Herbie Hancock, Monterey Jazz Festival 2011

FEST FEASTING: Just a quick survey of the Monterey Jazz Festival (MJF) program is enough to telegraph to jazz fans what makes this event such a potent cultural institution, on the West Coast and in the world. For two-and-a-half days, on five stages around the Monterey County Fairgrounds, the MJF manages to offer a compact overview of the Jazz Scene of the Moment, in its multifaceted genres and subgenres.

Of course, there’s nothing like the being there, amid the transient and intermingling sounds, aromas, crowd buzz, and attention-tugging enticements. There and then, on the ground (or the “grounds”), you inevitably bump into small and large aha moments. One of these occurred last Sunday, the final day of the 54th annual MFJ. At the end of a scintillating, hot, and intellectually engaging set by Steve Coleman and Five Elements (featuring drummer Jim Black), Coleman enthused, “If you gotta’ ticket, head on over to hear Sonny Rollins. He’s still doin’ it. Trust me.”

Sure enough, a half hour later, the great 81-year-old Rollins was assuredly “doin’ it,” in an especially robust and passionate 100-minute show, capping off the fest in a prolonged burst of glory. From Coleman’s post-M-Base savvy to Rollins’s life affirmation, this MJF once again was “doin’ it.”

As usual, the large spread of the festival program contained some running themes, including tributes to bygone icons. One telling point of focus was on the slowly expanding tradition of strong female jazz pianist-bandleaders, with the brightest light fixed on veteran Geri Allen. With her band Timeline, Allen gave a commanding dose of her unique sound, with Tyner-esque muscle and inventive odd meters and, for this festival’s annual commissioned piece, the compact suite in tribute to Sammy Davis Jr., “The Dazzler,” featuring her dizzyingly good tap dancer Maurice Chestnut.

Opening the festival in the Arena, neo-fusion-ish keyboardist Hiromi teased the crowd with her subtlety-be-damned energy, while, in the intimate Coffeehouse Gallery, the impressive young Helen Sung wowed with a subtly-be-savored style.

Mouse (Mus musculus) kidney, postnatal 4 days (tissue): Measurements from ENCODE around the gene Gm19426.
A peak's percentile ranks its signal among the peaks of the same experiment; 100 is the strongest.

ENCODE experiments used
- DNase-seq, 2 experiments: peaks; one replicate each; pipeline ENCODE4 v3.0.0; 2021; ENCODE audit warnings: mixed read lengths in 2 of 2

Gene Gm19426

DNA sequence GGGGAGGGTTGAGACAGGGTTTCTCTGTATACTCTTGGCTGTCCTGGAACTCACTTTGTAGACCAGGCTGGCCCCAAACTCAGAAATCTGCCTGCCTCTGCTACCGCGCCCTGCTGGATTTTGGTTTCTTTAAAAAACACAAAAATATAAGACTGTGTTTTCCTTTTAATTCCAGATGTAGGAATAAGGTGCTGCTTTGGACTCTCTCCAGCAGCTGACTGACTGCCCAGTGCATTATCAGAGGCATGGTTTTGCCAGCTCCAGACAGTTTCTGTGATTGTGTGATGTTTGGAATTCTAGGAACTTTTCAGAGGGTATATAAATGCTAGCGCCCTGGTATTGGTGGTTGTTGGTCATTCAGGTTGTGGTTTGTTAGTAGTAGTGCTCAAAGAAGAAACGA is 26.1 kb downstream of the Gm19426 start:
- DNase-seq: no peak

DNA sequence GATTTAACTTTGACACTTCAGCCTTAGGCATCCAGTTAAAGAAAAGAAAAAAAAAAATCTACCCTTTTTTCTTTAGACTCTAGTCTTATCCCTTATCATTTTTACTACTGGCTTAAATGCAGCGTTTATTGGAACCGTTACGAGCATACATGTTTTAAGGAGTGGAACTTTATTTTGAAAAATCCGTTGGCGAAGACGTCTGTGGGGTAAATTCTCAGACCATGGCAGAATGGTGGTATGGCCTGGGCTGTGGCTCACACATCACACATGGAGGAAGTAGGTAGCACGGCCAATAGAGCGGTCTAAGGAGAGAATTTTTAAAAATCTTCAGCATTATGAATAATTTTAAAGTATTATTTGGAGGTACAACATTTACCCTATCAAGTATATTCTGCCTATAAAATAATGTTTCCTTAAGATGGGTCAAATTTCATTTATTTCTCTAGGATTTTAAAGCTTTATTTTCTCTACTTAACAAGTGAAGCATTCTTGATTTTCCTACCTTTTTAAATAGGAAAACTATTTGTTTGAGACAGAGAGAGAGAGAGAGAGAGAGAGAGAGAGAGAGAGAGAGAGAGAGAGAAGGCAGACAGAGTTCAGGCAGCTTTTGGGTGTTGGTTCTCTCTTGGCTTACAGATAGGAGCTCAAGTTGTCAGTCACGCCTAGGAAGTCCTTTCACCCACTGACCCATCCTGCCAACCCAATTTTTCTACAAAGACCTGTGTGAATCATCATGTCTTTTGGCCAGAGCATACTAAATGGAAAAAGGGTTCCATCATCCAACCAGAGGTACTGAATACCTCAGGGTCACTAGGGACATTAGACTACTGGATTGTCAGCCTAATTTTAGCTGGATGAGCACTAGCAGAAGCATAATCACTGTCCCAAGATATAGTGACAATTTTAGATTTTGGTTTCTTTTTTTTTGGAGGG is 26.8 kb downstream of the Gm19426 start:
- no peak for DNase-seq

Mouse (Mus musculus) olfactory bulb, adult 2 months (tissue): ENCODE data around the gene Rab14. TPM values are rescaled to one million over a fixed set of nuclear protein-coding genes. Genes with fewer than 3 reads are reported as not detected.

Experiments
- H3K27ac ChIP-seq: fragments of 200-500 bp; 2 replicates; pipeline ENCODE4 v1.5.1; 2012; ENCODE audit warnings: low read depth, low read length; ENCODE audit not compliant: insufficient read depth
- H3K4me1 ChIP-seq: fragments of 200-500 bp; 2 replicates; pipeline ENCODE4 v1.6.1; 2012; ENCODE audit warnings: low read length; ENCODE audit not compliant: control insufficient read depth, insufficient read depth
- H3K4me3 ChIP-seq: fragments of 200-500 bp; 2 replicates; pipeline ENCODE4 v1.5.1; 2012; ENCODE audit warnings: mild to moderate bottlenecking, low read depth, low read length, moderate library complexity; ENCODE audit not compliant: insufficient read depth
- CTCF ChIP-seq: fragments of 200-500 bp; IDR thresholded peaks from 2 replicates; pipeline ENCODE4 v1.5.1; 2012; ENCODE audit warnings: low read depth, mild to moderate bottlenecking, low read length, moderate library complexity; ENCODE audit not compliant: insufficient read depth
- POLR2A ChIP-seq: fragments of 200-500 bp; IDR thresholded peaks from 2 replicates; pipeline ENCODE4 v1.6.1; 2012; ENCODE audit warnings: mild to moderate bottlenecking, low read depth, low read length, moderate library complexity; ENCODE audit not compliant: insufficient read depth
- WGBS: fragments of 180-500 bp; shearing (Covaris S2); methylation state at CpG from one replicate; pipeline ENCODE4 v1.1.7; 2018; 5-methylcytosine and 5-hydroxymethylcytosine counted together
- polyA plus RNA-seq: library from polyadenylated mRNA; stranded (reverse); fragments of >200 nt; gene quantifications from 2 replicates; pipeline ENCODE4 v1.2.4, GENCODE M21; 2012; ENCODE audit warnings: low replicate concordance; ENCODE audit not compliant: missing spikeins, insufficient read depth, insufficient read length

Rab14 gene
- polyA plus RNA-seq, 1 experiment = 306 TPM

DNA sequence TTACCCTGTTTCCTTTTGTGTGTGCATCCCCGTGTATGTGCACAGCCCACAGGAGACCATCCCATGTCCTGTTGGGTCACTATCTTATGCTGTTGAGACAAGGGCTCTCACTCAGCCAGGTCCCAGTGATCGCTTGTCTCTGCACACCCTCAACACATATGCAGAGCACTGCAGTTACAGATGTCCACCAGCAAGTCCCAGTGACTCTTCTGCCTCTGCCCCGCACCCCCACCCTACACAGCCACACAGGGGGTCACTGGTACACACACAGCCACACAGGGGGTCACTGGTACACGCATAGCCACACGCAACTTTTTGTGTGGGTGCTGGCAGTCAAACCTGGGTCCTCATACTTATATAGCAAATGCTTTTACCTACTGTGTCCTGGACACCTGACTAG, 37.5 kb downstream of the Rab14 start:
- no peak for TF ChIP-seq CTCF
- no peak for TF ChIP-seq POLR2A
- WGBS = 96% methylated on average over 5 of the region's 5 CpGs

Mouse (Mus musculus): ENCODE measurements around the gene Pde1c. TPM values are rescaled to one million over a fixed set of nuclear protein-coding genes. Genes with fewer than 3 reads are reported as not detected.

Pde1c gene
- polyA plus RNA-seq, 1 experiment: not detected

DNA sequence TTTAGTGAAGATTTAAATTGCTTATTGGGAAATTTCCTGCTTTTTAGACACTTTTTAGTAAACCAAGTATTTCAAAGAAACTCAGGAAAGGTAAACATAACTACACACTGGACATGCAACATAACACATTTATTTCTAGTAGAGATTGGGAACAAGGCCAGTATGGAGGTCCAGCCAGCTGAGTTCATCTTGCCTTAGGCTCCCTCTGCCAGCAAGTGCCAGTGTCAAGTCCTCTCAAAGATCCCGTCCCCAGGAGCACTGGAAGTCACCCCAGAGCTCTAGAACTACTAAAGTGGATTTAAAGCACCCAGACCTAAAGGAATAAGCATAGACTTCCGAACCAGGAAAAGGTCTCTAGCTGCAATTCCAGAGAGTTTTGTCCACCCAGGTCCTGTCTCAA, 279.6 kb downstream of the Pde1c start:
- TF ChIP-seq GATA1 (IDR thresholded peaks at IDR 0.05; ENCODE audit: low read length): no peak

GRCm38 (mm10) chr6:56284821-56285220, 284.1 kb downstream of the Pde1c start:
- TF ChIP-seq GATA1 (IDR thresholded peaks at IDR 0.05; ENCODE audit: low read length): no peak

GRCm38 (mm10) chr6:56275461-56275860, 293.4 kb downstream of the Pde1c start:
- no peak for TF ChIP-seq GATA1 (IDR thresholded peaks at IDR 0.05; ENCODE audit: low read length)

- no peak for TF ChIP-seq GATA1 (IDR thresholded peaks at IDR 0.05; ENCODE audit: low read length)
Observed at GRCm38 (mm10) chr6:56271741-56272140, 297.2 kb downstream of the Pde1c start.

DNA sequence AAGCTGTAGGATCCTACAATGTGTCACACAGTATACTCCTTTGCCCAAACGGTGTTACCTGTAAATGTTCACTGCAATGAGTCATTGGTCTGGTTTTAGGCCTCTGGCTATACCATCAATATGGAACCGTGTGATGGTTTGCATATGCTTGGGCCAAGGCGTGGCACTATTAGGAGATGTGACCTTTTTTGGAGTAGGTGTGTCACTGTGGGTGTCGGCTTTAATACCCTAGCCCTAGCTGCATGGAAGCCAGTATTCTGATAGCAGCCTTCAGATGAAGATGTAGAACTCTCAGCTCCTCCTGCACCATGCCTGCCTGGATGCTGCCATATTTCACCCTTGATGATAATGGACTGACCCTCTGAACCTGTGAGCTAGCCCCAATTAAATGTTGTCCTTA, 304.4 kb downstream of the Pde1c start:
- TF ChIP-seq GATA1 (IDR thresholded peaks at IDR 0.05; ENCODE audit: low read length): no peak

In other tribute news, a common denominator with both Poncho Sanchez’s tribute to Chano Pozo and Dizzy Gillespie and the Vince Mendoza-led big-band tribute to Gil Evans’s Miles Davis work was trumpeter Terence Blanchard, playing the “roles” of Diz and Miles to varying success.

Tenor saxist Chris Potter, a star of last year’s festival with his band Underground, was in his usual luminous form with the wonderful, cordless Scott Colley Trio. (Local note: Both bassist Colley and drummer Antonio Sanchez will be at the Lobero as part of the New Gary Burton Quartet on October 11.)

For all the known commodities and star bookings on the Monterey festival grid, part of the charm arrives via the thrill of the unknown, the joy of discovery. To these ears, the most surprising delight was pianist Bill Carrothers, who has been hovering around the secondary tier of respected jazz piano stylists for years, but somehow never dented my consciousness until late Saturday night at the Coffeehouse (a great showcase for the art of the piano trio). Joined by sympathetic allies Bill Stewart on drums and bassist Drew Gress, Carrothers hunched over the keys, in stocking feet, and exercised his own special way with the 88s, “traditional” only on the surface, and inflected with a personal, harmonically adventurous touch.

As Carrothers ended his set with a lustrously introspective rendition of “In the Wee Small Hours of the Morning,” right around midnight on Saturday, something akin to an epiphany settled into my formerly addled brain. That song, done in that way, shut out the outside noise of the festival and the world. Great jazz, and great music, is funny that way.

INTERNAL NOTE: Fringe Beat has been living, quietly and otherwise, in Cyberia for the past several months. As of this week, the column will appear monthly in hard copy/old-school newspaper form, with various missives online in between. Onward and upward, online and off.

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